Wall Street executives who endured two years of Democratic party blame for everything from the financial crisis to health care costs to the collapse of the NY Mets have finally had it and are turning against their Democratic party tormentors by shifting campaign contributions to Republicans.
Long a reliable source of big contributions to Democratic party candidates, financial institutions iare dialing back donations and shunning the party who pushed through the ill advised reform reform bill. Financial executives say they were unfairly made the scape-goat for the great recession so that Democrats could deliver politically motivated reforms to angry voters — reforms that will now cost firms billions of dollars in revenue.
Last month the Washington Post, reported that Wall Street contributions to Democrats’ House and Senate campaign committees is down 65% from two years ago.
This fundraising free fall from the New York area has left Democrats with diminished resources to defend their House and Senate majorities in November’s midterm elections.take our poll - story continues below
Although the Democratic Senatorial Campaign Committee and the Democratic Congressional Campaign Committee have seen just a 16 percent drop in overall donations compared with this stage of the 2008 campaign, party leaders are concerned about the loss of big-dollar donors. The two congressional committees have raised $49.5 million this election cycle from people giving $1,000 or more at a time, compared with $81.3 million at this point in the last election.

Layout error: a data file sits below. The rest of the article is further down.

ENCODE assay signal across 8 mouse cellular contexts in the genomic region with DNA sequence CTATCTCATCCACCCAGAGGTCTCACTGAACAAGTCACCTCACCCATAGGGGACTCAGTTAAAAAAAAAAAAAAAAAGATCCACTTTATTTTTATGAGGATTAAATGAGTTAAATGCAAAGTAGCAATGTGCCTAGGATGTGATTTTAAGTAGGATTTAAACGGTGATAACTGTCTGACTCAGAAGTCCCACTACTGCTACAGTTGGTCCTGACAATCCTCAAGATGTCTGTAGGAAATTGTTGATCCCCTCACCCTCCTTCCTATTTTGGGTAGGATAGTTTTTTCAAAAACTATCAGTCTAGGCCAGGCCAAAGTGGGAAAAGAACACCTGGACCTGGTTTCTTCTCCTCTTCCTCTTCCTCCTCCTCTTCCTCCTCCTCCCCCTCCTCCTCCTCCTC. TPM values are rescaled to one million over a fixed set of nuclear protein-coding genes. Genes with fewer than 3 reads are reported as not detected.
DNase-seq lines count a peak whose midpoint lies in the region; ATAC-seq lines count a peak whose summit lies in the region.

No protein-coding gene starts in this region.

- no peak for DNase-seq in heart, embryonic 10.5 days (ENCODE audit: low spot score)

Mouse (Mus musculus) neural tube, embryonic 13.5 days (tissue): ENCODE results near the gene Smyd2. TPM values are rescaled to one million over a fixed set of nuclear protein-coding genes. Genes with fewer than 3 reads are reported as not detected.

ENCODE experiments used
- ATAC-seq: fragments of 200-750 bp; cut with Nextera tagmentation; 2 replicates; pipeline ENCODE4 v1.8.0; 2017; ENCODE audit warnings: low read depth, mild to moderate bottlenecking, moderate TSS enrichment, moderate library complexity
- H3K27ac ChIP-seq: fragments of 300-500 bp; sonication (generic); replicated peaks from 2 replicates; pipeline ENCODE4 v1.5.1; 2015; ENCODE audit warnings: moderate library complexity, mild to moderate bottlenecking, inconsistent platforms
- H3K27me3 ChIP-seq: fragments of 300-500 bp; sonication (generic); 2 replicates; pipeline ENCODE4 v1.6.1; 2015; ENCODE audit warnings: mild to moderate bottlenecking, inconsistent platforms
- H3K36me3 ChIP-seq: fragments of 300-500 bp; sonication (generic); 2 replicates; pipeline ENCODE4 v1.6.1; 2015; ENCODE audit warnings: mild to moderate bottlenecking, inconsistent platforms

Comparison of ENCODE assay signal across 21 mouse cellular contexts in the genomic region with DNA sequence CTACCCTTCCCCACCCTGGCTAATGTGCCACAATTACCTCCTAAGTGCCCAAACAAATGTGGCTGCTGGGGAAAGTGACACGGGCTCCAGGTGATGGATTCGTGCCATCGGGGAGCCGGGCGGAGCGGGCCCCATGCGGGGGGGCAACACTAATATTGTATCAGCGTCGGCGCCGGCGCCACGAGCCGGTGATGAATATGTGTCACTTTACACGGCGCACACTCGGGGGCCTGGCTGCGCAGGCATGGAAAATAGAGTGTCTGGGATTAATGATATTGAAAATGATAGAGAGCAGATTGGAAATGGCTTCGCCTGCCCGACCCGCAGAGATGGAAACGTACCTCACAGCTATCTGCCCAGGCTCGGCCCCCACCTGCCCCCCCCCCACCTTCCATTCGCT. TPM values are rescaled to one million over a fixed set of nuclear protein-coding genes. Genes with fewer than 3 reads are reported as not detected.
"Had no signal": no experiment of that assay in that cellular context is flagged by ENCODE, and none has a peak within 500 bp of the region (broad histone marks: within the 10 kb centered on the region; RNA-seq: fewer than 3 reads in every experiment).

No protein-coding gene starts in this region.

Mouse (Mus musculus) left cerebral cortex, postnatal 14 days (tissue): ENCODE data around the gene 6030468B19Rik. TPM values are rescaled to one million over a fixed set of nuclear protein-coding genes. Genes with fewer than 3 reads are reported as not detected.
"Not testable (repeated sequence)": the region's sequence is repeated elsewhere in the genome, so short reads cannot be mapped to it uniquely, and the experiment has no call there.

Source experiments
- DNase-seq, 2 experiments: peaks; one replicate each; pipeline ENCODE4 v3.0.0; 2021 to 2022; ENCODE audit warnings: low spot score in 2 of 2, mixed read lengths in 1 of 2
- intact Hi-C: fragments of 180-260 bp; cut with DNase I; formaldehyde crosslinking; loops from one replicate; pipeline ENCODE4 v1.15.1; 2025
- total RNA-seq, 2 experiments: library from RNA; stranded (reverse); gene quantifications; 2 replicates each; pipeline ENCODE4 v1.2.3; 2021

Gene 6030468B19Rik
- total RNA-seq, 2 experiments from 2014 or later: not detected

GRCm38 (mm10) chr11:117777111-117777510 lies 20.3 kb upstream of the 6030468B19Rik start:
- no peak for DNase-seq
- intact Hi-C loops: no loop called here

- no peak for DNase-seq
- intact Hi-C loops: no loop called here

The Center for Responsive Politics which monitors political donations published an analysis of second-quarter federal campaign finance data which reflects that financial firms and the people who work for them are increasingly donating their political cash to Republicans.
The Center’s preliminary study indicates that political action committees and individuals associated with the broad finance, insurance and real estate sector have given more money to federal-level Republican interests during every month since December. The gap continued to grow during that time, reaching its widest point in June.
Such a shift away from Democratic candidates — darlings of Wall Street interests for much of 2009 — coincides with Democrat-driven financial reform legislation that President Barack Obama signed last month.
Contribution trends toward Republicans is particularly pronounced in the securities and investment industry, the Center finds.
In March 2009 70% of the financial sectors political donations went to to the Democratic party.
In December 2009 donations to the GOP caught up and by June the Republicans were receiving 68% of financial sector dollars, basically the two parties had flipped.
Individuals associated with these industries, such as company executives and middle managers, are the primary drivers of a Republican campaign donation shift, the Center’s research indicates.
For example, in June, political action committees sponsored by securities and investment firms and trade groups almost evenly split their federal-level political contributions between Democrats and Republicans, preliminary figures show.
But individuals working within this industry favored Republicans by a nearly seven-to-10 margin in June. That’s a significant departure from the beginning of 2009, when individuals working in this industry favored Democratic interests with six dollars for every 10 dollars spent on federal-level political interests.
Its not just the banking industry, individuals working in the insurance real estate sector have been contributing nearly two dollars to Republicans for every three dollars spent on federal-level candidates, party committees and leadership PACs.
Its hard to understand why Wall Street donations had ever favored the Democrats who traditionally have not been business friendly. But lets welcome them back from the dark side (but don’t let it happen again!).